ABUL RIZVI. Morrison says ‘enough’ to a problem largely of his making.

Scott Morrison says ‘enough’ to the level of migration to Sydney and Melbourne (see here). Yet he fails to mention that it was his actions that brought about the surge in migration to Sydney and Melbourne in the first place. And more knee jerk decisions won’t help, either from the Commonwealth or the states.

As immigration minister, Morrison took three key steps that would deliver the surge of migration to Sydney and Melbourne.

  1. He locked in the migration program at 190,000 per annum by formally linking the level of migration to budget figuring. 
  2. Under Morrison, usage of the many visas that encourage migrants to settle away from Sydney and Melbourne declined significantly and that decline continued under Dutton until 2017-18 (see here).
  3. Morrison implemented recommendations of the Knight Review that led to a very large increase in overseas students. The rapid increase in net overseas migration to Sydney and Melbourne is very much due to overseas students. This was strongly encouraged by state governments who, together with the Commonwealth, failed to plan for the required infrastructure.

Linking migration to the Budget

In the now infamous 2014 Budget, Morrison as immigration minister decided he would formally link the size and composition of the migration program to budget figuring (it seems Joe Hockey and Mathius Cormann went along with him). This enabled Morrison to claim the associated net budget benefit for his portfolio. As a result, the government approved migration program level has since been locked in at 190,000 per annum.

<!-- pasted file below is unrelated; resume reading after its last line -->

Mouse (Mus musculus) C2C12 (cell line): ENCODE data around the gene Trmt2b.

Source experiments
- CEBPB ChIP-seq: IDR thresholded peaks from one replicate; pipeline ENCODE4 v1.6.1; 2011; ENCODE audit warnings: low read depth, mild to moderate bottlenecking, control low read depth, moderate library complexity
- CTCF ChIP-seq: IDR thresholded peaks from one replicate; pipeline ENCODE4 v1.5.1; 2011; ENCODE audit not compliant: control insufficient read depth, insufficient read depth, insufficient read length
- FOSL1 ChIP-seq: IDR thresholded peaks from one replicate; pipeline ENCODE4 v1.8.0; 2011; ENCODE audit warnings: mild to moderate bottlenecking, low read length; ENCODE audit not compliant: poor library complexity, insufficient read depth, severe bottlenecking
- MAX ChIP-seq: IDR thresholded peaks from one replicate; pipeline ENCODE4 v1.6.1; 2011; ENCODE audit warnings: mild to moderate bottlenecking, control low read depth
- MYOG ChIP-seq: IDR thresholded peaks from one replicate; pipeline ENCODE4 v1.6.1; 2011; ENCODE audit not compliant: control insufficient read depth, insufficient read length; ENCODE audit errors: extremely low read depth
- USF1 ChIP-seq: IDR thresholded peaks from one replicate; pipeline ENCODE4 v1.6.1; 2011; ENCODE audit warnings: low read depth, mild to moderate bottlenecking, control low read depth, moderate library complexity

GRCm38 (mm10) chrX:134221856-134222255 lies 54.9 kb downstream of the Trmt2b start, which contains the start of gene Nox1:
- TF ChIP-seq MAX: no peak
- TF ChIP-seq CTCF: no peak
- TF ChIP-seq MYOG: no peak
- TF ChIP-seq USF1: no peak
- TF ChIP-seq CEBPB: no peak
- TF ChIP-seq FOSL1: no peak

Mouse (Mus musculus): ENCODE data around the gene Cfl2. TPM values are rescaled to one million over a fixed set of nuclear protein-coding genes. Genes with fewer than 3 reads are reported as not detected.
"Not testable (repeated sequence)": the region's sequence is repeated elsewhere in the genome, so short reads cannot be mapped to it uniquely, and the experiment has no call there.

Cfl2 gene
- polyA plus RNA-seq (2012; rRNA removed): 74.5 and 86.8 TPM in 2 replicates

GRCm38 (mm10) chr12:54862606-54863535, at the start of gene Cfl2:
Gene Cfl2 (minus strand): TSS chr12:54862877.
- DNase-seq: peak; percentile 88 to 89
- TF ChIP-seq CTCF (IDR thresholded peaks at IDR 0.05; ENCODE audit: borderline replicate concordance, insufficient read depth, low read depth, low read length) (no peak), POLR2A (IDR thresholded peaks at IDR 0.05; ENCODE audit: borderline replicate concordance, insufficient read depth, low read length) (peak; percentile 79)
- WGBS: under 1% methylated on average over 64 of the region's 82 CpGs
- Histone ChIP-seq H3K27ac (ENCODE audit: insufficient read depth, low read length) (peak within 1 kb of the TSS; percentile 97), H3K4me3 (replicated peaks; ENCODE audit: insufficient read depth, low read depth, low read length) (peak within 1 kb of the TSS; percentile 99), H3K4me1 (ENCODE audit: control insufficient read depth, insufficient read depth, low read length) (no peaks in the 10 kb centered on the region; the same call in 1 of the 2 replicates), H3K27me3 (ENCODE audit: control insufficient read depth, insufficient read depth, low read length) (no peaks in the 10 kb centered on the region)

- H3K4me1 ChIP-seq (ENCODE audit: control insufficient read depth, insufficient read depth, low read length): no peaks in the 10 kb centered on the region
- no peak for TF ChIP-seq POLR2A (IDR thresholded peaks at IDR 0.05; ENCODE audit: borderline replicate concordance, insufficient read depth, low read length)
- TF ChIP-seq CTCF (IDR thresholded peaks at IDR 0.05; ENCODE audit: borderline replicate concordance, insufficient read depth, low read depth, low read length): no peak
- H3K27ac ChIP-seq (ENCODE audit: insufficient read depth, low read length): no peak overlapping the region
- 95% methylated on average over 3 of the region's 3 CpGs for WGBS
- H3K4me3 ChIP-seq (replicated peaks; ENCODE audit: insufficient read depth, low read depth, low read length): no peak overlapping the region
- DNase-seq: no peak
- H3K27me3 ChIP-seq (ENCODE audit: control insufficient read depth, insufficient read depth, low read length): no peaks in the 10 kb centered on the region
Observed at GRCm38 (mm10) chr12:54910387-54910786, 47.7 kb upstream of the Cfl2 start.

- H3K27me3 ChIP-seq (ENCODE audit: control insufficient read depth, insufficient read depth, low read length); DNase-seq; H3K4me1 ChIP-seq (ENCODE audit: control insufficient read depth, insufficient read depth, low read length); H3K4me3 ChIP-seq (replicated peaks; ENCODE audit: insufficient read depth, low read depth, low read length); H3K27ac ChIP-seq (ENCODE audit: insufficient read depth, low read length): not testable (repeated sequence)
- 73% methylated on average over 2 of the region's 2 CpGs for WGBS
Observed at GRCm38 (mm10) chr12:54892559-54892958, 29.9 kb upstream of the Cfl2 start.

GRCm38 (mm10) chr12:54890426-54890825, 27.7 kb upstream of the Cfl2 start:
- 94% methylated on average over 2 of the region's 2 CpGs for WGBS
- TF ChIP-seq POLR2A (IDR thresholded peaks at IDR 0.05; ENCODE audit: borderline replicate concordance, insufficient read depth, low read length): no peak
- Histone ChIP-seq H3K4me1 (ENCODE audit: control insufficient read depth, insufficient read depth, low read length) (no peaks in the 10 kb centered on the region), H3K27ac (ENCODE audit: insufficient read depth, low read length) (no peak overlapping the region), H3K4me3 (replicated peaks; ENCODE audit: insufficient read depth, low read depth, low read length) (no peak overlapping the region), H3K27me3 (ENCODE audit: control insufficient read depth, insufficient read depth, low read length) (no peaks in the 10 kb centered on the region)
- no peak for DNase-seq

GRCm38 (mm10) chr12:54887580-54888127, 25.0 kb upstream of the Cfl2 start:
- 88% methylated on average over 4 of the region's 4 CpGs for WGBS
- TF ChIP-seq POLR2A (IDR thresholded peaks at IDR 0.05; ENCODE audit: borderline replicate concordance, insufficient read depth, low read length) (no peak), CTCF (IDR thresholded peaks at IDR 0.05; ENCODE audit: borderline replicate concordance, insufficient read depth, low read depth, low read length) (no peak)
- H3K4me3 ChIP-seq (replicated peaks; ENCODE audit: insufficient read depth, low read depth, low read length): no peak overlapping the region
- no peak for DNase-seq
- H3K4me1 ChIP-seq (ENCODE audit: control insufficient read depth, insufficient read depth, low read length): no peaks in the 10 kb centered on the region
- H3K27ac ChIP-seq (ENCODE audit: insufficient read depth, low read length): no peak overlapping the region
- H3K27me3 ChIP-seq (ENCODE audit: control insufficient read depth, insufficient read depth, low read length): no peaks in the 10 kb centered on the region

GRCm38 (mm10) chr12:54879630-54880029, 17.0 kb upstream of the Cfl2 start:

When Tony Abbott argued for an 80,000 cut to the program, it was this budget linkage that enabled Morrison to argue the Home Affairs portfolio would need to find some $5 Billion in budget savings over 4 years (see here). 

Linking the migration program to budget figuring forced Peter Dutton, keen as ever to follow Tony’s lead on everything, to introduce the idea that the 190,000 government approved program was actually a ‘ceiling’ not a ‘target’ (see here). This way Dutton cut the program to 163,000 in 2017-18 without having to provide the budget offsets (which on a pro rata basis would come to around $1.87 Billion over 4 years). With Morrison apparently now approving of a cut to the ‘ceiling’, will the budget offset rules be enforced or don’t they apply to a Prime Minister?

Usage of regional visas

For over 25 years, we have had a range of visas that encourage migration to regional Australia and the smaller cities (see here). But usage of these peaked in 2012-13 at around 40 percent of the skill stream. From Morrison’s first year as immigration minister, usage of these visas declined while the share of net migration to Sydney and Melbourne surged. 

We will never know how different things may have been in terms of congestion in Sydney and Melbourne if Morrison’s keenness for these visas had started when he first became immigration minister rather than more recently.

Overseas students